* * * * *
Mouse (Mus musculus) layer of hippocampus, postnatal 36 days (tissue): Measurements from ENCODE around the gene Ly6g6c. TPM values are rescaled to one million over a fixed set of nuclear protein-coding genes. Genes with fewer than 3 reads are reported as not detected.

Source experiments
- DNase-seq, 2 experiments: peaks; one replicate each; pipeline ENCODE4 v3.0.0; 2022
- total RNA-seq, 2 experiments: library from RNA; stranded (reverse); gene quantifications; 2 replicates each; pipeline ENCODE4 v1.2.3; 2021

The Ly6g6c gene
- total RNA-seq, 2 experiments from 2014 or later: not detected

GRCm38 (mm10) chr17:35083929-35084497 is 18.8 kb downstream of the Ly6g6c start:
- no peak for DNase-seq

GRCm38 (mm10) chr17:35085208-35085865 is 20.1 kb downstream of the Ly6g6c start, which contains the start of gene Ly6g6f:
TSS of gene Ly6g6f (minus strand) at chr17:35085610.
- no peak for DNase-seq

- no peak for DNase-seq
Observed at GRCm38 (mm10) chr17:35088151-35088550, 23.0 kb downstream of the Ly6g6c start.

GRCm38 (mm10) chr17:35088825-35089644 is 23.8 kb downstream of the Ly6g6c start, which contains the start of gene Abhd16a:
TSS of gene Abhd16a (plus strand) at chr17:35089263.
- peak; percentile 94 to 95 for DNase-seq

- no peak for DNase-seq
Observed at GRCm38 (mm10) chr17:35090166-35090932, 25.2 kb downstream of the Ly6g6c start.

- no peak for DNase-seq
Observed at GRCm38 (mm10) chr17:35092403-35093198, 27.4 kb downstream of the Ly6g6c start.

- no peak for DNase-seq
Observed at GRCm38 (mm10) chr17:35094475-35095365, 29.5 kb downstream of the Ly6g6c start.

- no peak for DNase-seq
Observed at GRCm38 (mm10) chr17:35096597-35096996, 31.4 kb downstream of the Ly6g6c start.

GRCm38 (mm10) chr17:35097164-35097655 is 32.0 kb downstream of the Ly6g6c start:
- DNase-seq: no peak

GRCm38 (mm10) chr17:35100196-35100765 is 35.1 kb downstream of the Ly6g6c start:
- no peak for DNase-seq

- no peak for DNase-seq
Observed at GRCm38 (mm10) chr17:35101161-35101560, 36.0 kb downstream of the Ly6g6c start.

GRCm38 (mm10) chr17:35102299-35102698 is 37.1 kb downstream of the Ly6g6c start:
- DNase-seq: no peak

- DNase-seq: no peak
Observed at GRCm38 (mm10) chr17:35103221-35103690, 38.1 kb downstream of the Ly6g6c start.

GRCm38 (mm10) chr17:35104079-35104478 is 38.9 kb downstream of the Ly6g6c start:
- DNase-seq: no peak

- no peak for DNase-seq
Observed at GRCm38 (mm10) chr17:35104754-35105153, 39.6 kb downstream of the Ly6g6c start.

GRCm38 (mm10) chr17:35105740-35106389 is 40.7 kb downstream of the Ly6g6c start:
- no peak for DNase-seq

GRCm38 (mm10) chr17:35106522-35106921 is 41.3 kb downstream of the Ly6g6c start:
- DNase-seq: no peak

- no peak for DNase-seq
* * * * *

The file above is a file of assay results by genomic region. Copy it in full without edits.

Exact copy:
Mouse (Mus musculus) layer of hippocampus, postnatal 36 days (tissue): Measurements from ENCODE around the gene Ly6g6c. TPM values are rescaled to one million over a fixed set of nuclear protein-coding genes. Genes with fewer than 3 reads are reported as not detected.

Source experiments
- DNase-seq, 2 experiments: peaks; one replicate each; pipeline ENCODE4 v3.0.0; 2022
- total RNA-seq, 2 experiments: library from RNA; stranded (reverse); gene quantifications; 2 replicates each; pipeline ENCODE4 v1.2.3; 2021

The Ly6g6c gene
- total RNA-seq, 2 experiments from 2014 or later: not detected

GRCm38 (mm10) chr17:35083929-35084497 is 18.8 kb downstream of the Ly6g6c start:
- no peak for DNase-seq

GRCm38 (mm10) chr17:35085208-35085865 is 20.1 kb downstream of the Ly6g6c start, which contains the start of gene Ly6g6f:
TSS of gene Ly6g6f (minus strand) at chr17:35085610.
- no peak for DNase-seq

- no peak for DNase-seq
Observed at GRCm38 (mm10) chr17:35088151-35088550, 23.0 kb downstream of the Ly6g6c start.

GRCm38 (mm10) chr17:35088825-35089644 is 23.8 kb downstream of the Ly6g6c start, which contains the start of gene Abhd16a:
TSS of gene Abhd16a (plus strand) at chr17:35089263.
- peak; percentile 94 to 95 for DNase-seq

- no peak for DNase-seq
Observed at GRCm38 (mm10) chr17:35090166-35090932, 25.2 kb downstream of the Ly6g6c start.

- no peak for DNase-seq
Observed at GRCm38 (mm10) chr17:35092403-35093198, 27.4 kb downstream of the Ly6g6c start.

- no peak for DNase-seq
Observed at GRCm38 (mm10) chr17:35094475-35095365, 29.5 kb downstream of the Ly6g6c start.

- no peak for DNase-seq
Observed at GRCm38 (mm10) chr17:35096597-35096996, 31.4 kb downstream of the Ly6g6c start.

GRCm38 (mm10) chr17:35097164-35097655 is 32.0 kb downstream of the Ly6g6c start:
- DNase-seq: no peak

GRCm38 (mm10) chr17:35100196-35100765 is 35.1 kb downstream of the Ly6g6c start:
- no peak for DNase-seq

- no peak for DNase-seq
Observed at GRCm38 (mm10) chr17:35101161-35101560, 36.0 kb downstream of the Ly6g6c start.

GRCm38 (mm10) chr17:35102299-35102698 is 37.1 kb downstream of the Ly6g6c start:
- DNase-seq: no peak

- DNase-seq: no peak
Observed at GRCm38 (mm10) chr17:35103221-35103690, 38.1 kb downstream of the Ly6g6c start.

GRCm38 (mm10) chr17:35104079-35104478 is 38.9 kb downstream of the Ly6g6c start:
- DNase-seq: no peak

- no peak for DNase-seq
Observed at GRCm38 (mm10) chr17:35104754-35105153, 39.6 kb downstream of the Ly6g6c start.

GRCm38 (mm10) chr17:35105740-35106389 is 40.7 kb downstream of the Ly6g6c start:
- no peak for DNase-seq

GRCm38 (mm10) chr17:35106522-35106921 is 41.3 kb downstream of the Ly6g6c start:
- DNase-seq: no peak

- no peak for DNase-seq